Post sponsored by

MIL OSI – Source: New Zealand Human Rights Commission – Release/Statement

Headline: Businesses and workplaces encouraged to adopt policies that address family violence

This White Ribbon day, the Human Rights Commission is encouraging businesses and workplaces to address one of New Zealand’s biggest human right issues by adopting a family violence policy.
The first of a series of short videos has been released today and features representatives from a range of organisations encouraging others to adopt a family violence policy to help address the harm caused by family violence.
Equal Employment Opportunities Commissioner Dr Jackie Blue says, as one of New Zealand’s biggest human rights issues, family violence will already be impacting hundreds of businesses.
“The damaging and pervasive effects of family violence extends well beyond the home. Many victims and perpetrators will invariably bring their trauma with them to work and are more likely to be disengaged, less productive and to suffer workplace accidents.
“By implementing a family violence policy, the cost savings to the business will be truly significant but crucially, for victims, it can be life-changing and life-saving.
“For many, the workplace can be the only safe place to access help and information. We are keen to see all New Zealand businesses equipped to provide that support. Having a family violence policy is not only the right thing to do, but the smart thing to do,” Dr Blue says.
Communications Manager of Shine, an organisation that provides help for victims of domestic violence, Holly Carrington says, “We’ve heard many stories from victims about their employers helping them stay safe at work, but we’ve heard even more stories about employers who never found out about the abuse, and some who punished or even fired the victim for circumstances brought on by it.
“A policy is a critical starting place for employers to give staff the message that they will support victims who disclose to stay safe and remain employed.”
Shine, alongside The Warehouse, ANZ Bank, Countdown Supermarkets, the University of Auckland are involved in the video series and are just some of the organisations in New Zealand that have adopted, or have assisted others in adopting, a family violence policy.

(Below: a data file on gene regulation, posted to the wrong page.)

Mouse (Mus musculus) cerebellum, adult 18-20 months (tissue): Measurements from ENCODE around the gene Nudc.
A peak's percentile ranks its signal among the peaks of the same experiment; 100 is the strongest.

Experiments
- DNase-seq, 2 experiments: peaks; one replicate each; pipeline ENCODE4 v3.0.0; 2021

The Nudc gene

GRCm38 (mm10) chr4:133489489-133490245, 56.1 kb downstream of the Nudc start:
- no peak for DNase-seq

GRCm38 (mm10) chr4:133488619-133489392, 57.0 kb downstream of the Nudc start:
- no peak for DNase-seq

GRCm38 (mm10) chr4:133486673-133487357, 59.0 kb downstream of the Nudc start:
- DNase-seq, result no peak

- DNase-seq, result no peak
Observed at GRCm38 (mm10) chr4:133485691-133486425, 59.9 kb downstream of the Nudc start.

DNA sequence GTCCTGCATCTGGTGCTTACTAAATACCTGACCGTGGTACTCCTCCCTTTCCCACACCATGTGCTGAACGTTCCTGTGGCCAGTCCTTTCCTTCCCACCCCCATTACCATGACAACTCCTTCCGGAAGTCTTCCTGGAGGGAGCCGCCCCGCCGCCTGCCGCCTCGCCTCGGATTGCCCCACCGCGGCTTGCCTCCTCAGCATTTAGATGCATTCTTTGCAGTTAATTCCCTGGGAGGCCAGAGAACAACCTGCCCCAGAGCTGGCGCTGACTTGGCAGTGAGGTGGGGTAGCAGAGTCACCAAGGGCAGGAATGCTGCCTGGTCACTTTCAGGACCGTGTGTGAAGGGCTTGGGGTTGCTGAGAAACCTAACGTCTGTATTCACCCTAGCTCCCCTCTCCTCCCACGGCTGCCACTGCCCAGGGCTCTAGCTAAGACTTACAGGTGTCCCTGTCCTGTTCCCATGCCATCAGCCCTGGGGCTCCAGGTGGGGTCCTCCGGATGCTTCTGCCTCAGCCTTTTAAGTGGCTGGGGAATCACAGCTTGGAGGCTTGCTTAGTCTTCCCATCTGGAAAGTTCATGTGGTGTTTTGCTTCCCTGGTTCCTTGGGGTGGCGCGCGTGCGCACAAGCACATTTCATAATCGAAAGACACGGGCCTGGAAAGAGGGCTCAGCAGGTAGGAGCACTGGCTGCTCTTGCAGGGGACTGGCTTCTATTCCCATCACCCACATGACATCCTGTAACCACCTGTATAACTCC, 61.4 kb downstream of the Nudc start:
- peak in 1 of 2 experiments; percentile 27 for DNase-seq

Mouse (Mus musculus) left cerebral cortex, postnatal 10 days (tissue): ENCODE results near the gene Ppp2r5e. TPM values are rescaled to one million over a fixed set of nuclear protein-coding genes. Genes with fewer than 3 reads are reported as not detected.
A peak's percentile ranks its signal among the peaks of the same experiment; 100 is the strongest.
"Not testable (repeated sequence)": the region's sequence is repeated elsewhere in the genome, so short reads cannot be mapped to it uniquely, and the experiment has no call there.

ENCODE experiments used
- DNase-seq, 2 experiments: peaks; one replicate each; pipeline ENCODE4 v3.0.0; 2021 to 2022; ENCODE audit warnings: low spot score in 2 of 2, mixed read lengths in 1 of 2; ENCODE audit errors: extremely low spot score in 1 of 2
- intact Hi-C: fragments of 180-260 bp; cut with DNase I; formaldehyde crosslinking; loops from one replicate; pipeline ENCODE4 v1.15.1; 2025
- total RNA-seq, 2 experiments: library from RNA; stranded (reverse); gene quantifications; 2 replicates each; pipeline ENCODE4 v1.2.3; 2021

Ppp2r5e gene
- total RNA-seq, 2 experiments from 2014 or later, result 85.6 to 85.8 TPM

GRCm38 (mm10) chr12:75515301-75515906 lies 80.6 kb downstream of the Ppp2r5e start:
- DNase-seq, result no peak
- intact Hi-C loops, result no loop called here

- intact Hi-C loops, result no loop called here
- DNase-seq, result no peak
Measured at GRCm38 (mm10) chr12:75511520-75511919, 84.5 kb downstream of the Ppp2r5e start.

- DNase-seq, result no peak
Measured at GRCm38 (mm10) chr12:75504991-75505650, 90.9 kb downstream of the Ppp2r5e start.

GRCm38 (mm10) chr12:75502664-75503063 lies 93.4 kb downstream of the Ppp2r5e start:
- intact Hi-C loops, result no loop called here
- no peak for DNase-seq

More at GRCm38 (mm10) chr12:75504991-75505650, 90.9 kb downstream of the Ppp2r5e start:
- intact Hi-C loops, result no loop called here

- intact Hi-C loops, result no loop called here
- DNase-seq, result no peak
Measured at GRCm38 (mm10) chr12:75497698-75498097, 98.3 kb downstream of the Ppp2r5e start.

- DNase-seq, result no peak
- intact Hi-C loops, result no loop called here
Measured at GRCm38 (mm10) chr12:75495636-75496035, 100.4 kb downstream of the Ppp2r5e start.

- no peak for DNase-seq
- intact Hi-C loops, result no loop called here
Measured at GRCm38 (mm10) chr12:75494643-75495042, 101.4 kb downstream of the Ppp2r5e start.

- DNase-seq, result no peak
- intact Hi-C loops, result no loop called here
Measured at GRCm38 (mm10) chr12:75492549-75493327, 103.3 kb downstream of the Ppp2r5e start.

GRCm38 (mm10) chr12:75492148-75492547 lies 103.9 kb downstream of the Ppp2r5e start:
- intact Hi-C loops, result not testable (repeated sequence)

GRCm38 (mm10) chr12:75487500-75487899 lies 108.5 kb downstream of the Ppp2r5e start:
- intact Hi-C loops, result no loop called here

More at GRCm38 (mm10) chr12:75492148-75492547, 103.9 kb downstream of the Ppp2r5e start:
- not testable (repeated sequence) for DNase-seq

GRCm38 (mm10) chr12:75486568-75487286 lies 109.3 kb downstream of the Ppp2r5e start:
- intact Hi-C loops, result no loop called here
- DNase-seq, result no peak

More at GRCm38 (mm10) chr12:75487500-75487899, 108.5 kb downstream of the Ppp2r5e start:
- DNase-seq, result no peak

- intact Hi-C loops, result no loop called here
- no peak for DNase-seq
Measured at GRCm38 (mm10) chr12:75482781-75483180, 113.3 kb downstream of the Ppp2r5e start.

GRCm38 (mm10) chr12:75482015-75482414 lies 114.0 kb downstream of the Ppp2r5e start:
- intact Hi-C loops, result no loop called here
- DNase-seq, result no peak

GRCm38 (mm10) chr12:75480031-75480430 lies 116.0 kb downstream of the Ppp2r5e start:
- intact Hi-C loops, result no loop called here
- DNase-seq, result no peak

Anna Campbell, Chief People Officer for The Warehouse Group says, “We are proud to be the first New Zealand business to gain White Ribbon accreditation, which shows that we have violence prevention integrated into our business.
“We’ve found that the practicalities of taking action at a business level hasn’t been that hard and that’s why we’re encouraging other businesses to do the same.”
ANZ Senior HR Business Manager, Gina McJorrow, says ANZ recognises that domestic violence is a widespread (and often hidden) human rights issue across New Zealand.
“We support our employees and provide resources and assistance to help them stay safe. We strongly encourage all employers to recognise the importance of helping people to retain employment and ensure they have financial independence.”
As one of the country’s largest employers, Countdown’s General Manager Corporate Affairs, James Walker, says that it’s important that their team can ask for help in the strictest of confidence, and that they have practical support in place when it’s most needed.
“Countdown’s policy aims to help anyone in our team who is impacted by family violence so they can take the time needed to attend court and meet with medical and support services, without being impacted financially at work.”
Trudie McNaughton, Pro Vice-Chancellor (Equity), the University of Auckland says, “The University of Auckland’s Family Violence Policy is an important part of our comprehensive Family Violence Project. The project also includes information on the range of support available to students and staff, training and safety planning.”
The first video is available to be viewed here:
For more information on Family Violence Policies, visit: